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Are ACE inhibitors and ARBs safe to use in patients with coronavirus (COVID-19)?
- There have been some concerns internationally about a possible link between ACE inhibitor medications (angiotensin converting enzyme inhibitors) and ARBs (angiotensin II receptor blockers) and increased risk of infection with coronavirus (COVID-19) and worsened outcomes.
- At this stage, peak international and Australian cardiology bodies strongly recommend that patients stay on their current anti-hypertensive therapy.
- See the Heart Foundation website for further information.
Use of Sotrovimab
In August 2021, the Therapeutic Goods Administration provisionally approved the use of Sotrovimab for the treatment of COVID-19 in adults. This drug is for the treatment of mild COVID-19 that is likely to progress to severe disease. It is available in limited supply.
For guidance and eligibility requirements, please see our Sotrovimab factsheet for clinicians (Word).
As per the National Taskforce Guidelines, Sotrovimab is appropriate for use in adults with the following:
- COVID-19 positive with symptom onset less than 5 days
- 0 or 1 dose of COVID-19 vaccination
- No oxygen therapy or ventilation required
and include the presence of at least one of the following:
- Immunosuppressed (irrespective of vaccination status)
- Age ≥ 55 years
- Diabetes (requiring medication)
- Obesity (BMI > 30 kg/m2)
- Chronic kidney disease (i.e. eGFR < 60 by MDRD)
- Congestive heart failure (NYHA class II or greater)
- Chronic obstructive pulmonary disease (history of chronic bronchitis, chronic obstructive lung disease, or emphysema with dyspnoea on physical exertion)
- Moderate-to-severe asthma (requiring an inhaled steroid to control symptoms or have been prescribed a course of oral steroids in the previous 12 months).
The National COVID-19 Clinical Taskforce brings together the peak health professional bodies across Australia whose members are providing clinical care to people with COVID-19 and provide guidance on treatments and medications. The Taskforce undertakes continuous evidence surveillance to identify and rapidly synthesise emerging research in order to provide national, evidence-based guidelines for the clinical care of people with COVID-19. Their guidelines address questions that are specific to managing COVID-19 and cover the full disease course across mild, moderate, severe and critical illness.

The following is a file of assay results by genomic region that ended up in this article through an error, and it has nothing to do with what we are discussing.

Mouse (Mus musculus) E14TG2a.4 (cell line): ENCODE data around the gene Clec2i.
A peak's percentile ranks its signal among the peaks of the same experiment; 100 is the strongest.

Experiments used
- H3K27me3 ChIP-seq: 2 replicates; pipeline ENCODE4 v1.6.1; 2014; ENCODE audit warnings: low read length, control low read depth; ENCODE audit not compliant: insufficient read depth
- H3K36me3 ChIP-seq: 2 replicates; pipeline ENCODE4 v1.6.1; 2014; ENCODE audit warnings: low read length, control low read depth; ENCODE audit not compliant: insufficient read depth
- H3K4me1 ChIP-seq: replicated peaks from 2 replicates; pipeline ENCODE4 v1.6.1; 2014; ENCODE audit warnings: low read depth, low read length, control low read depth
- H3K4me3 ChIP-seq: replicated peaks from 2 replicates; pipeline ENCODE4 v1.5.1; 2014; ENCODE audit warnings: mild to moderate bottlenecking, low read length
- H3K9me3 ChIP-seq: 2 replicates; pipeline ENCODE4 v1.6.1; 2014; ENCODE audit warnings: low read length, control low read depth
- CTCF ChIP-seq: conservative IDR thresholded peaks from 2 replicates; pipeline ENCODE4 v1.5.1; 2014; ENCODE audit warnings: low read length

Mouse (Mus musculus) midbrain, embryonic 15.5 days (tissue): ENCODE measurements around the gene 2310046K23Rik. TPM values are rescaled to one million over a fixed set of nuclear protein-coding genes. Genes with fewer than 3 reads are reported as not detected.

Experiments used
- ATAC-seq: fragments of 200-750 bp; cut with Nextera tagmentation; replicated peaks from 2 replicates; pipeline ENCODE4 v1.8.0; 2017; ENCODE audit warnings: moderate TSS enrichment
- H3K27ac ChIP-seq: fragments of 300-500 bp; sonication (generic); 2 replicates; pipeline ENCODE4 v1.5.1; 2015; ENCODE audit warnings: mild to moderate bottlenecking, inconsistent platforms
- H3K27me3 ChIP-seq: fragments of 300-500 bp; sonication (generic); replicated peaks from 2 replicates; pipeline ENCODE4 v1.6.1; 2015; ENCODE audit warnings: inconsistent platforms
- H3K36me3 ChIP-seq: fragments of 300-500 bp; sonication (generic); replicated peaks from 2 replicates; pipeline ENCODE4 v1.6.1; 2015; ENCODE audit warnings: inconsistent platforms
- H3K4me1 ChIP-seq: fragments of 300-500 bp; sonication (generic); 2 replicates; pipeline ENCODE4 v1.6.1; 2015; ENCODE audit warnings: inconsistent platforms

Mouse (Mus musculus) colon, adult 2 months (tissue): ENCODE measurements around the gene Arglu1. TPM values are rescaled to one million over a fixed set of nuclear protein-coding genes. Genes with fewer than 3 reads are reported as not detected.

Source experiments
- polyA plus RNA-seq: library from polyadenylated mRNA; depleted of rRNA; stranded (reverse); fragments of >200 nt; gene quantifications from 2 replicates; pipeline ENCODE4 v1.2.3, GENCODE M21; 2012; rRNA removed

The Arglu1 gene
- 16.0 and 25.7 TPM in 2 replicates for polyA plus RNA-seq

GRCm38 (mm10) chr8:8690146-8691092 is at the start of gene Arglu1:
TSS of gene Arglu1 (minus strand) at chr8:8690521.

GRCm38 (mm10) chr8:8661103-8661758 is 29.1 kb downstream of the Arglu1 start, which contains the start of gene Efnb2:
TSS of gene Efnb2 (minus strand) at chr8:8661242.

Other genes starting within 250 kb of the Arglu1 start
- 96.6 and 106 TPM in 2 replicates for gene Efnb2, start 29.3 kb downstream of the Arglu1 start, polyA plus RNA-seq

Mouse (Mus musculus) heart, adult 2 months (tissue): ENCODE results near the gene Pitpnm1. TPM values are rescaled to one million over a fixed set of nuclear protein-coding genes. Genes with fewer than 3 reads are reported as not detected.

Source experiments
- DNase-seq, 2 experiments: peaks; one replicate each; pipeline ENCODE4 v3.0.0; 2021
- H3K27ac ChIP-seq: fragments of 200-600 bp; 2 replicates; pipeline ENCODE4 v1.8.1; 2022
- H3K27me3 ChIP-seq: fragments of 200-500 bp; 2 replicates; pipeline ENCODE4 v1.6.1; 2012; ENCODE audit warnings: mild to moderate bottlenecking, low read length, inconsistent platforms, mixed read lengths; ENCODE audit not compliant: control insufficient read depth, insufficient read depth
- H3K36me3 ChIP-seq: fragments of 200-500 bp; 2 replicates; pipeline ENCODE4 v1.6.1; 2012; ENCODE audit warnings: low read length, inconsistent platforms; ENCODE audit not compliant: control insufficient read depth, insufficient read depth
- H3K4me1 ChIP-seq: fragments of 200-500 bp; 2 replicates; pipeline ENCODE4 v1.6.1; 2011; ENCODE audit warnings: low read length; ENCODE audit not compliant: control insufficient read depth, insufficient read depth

Can hydroxychloroquine be used for prophylaxis?
- There is no clinical evidence that hydroxychloroquine is effective as prophylaxis against coronavirus (COVID-19).
- Hydroxychloroquine is in short supply and should be prioritised for use in recognised indications including autoimmune conditions and Q-fever endocarditis.
- The Pharmaceutical Society of Australia (PSA) have advised pharmacists to refuse the dispensing of hydroxychloroquine unless it is for a recognised indication.
Are ibuprofen and other non-steroidal anti-inflammatories safe to use in patients infected with coronavirus (COVID-19)?
- There have been some concerns internationally that use of ibuprofen, or other non-steroidal anti-inflammatories (NSAIDs) during coronavirus (COVID-19) infection may lead to an increased risk of complications or death.
- There is currently no published peer-reviewed scientific evidence to support a direct link between use of ibuprofen and more severe infection with coronavirus (COVID-19).
What are the recommendations for influenza vaccination?
With coronavirus (COVID-19) spreading across Australia, this year it is more important than ever to ensure that patients receive the seasonal influenza vaccination. Influenza vaccination should be given as soon as possible. The regular influenza season may coincide with the peak of the current coronavirus (COVID-19) pandemic, potentially placing additional burden on the Australian health system.
- Influenza vaccine distribution to immunisation providers has commenced. Adjuvanted influenza vaccines are available for people aged 65 years and over.
- Claims that influenza vaccination may increase the risk of coronavirus (COVID-19) infection have been circulating on social media. There is no convincing evidence to support these claims.
- For guidance and service delivery models for providing immunisation services, please see our Victorian immunisation services factsheet (Word).
Can Tamiflu still be given to patients with mild flu-like symptoms?
The antiviral medication Tamiflu (oseltamivir) is not effective against coronavirus (COVID-19). Tamiflu is used to treat influenza. In otherwise healthy adults who have a low risk of complications, treatment with a neuraminidase inhibitor (such as Tamiflu) reduces duration of influenza symptoms by less than one day on average, when treatment is started within 48 hours of symptom onset. Such limited benefit must be balanced against the potential adverse effects of antiviral treatment, including nausea, vomiting, headaches and neuropsychiatric events.
It is recommended that Tamiflu be reserved for use in patients:
- Who need to be admitted to hospital for management of influenza.
- With moderate-severity or high-severity community-acquired pneumonia, during the influenza season.
- Who are at higher risk of poor outcomes from influenza (for example, pregnant women).
Information about COVID-19 vaccines
Information about the COVID-19 vaccine can be found on the Victorian Coronavirus website, including:
- information about the COVID-19 vaccines available in Australia
- training for COVID-19 vaccine providers
- site readiness for COVID-19 vaccination clinics
- administering the vaccines and managing side effects
- supporting COVID-19 vaccine recipients
- information hub.